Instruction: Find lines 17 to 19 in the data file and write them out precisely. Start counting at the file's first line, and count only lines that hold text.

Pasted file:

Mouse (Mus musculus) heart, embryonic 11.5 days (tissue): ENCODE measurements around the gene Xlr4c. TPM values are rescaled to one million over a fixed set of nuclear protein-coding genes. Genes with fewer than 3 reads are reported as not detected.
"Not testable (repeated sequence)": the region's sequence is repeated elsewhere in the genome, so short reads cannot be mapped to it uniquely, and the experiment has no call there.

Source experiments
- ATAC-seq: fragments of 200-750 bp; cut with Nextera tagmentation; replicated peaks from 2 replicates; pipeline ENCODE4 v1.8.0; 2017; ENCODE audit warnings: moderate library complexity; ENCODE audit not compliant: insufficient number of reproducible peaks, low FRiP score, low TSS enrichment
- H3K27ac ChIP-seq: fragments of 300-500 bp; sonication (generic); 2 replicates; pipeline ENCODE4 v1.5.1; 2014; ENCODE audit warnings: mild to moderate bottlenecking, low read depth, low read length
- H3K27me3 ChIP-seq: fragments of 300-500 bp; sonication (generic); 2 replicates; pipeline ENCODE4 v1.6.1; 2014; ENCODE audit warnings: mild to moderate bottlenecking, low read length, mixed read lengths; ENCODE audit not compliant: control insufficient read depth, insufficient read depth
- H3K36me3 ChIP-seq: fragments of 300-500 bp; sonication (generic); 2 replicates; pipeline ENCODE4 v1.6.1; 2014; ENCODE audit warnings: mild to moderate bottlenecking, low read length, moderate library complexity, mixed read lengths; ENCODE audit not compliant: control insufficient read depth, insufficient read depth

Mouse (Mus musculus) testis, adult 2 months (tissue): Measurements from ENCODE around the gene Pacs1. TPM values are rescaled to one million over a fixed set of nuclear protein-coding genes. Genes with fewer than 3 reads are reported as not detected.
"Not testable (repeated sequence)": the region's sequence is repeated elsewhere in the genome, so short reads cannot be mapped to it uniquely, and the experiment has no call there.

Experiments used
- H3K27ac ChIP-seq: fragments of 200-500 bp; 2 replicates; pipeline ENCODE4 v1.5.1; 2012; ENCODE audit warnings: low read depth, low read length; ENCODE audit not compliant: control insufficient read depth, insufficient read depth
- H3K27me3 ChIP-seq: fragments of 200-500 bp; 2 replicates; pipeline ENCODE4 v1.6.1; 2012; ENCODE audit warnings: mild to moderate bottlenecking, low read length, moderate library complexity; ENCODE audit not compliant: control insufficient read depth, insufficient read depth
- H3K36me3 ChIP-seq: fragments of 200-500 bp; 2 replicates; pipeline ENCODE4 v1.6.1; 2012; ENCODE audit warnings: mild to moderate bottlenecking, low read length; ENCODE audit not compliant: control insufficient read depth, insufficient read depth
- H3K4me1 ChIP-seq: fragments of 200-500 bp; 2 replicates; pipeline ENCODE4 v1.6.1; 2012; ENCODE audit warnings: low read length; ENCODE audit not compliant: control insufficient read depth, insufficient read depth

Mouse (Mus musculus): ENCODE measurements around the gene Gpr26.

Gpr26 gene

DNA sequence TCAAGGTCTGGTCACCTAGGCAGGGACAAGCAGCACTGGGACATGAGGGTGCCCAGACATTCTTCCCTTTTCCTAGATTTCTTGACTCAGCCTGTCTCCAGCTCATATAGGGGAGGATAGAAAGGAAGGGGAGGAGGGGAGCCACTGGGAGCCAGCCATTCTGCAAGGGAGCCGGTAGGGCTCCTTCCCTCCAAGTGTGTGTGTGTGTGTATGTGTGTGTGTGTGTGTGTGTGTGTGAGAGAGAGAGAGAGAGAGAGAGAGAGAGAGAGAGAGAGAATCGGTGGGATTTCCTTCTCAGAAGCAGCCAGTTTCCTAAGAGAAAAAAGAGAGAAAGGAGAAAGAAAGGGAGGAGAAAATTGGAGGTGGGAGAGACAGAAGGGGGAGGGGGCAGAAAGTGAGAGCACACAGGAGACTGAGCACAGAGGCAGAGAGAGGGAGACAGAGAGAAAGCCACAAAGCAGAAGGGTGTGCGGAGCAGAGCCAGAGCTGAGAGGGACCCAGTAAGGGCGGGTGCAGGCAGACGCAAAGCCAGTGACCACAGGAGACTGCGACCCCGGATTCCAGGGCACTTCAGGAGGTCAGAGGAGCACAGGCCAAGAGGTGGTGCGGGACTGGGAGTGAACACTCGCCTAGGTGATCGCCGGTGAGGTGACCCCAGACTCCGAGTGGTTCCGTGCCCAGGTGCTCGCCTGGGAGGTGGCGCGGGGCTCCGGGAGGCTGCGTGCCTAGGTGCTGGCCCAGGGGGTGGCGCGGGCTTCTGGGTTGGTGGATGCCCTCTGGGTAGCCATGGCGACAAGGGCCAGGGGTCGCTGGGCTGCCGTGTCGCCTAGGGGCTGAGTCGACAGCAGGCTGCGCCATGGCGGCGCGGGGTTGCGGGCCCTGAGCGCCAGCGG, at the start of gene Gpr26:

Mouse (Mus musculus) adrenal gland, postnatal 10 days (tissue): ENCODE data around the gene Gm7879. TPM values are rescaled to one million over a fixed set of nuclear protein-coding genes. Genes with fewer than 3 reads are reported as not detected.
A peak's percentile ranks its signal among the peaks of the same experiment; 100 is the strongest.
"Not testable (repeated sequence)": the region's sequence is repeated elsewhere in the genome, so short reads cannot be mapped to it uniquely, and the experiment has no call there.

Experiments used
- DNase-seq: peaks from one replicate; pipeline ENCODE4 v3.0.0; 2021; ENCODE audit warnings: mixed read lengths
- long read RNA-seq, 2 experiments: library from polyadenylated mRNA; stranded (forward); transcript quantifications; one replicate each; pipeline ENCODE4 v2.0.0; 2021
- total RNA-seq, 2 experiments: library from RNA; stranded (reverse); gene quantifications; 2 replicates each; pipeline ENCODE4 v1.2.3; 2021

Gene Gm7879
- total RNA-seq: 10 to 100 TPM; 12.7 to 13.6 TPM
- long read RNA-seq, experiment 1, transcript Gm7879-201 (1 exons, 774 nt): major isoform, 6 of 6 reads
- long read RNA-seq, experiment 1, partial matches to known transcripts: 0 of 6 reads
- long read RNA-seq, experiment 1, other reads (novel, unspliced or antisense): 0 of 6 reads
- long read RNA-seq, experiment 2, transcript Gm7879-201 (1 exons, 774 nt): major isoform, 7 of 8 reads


DNA sequence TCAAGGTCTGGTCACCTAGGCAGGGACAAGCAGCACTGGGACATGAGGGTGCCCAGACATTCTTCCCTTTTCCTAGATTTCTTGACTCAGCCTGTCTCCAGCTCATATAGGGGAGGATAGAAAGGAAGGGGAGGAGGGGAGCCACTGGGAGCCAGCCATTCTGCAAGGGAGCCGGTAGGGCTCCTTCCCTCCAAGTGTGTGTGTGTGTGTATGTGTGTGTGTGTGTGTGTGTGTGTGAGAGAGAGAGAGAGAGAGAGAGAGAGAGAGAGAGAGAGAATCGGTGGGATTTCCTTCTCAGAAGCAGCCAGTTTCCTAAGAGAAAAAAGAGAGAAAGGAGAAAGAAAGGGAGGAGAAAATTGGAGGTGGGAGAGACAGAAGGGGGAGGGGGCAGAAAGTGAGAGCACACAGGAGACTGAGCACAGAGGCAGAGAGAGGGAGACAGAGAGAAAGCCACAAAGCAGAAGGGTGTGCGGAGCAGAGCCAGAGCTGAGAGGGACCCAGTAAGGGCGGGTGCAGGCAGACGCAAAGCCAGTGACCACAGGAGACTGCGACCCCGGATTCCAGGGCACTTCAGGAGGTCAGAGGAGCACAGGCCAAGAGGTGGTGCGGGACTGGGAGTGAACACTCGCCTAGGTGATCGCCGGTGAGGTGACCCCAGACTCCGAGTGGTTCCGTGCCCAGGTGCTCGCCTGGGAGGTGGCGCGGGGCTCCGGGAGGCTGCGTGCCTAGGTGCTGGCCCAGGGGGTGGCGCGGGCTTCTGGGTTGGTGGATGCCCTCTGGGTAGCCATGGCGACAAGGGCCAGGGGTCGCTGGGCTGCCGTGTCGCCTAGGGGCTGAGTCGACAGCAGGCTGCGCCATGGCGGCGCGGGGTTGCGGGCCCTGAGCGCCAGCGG, at the start of gene Gpr26:

Mouse (Mus musculus) adrenal gland, postnatal 10 days (tissue): ENCODE data around the gene Gm7879. TPM values are rescaled to one million over a fixed set of nuclear protein-coding genes. Genes with fewer than 3 reads are reported as not detected.
A peak's percentile ranks its signal among the peaks of the same experiment; 100 is the strongest.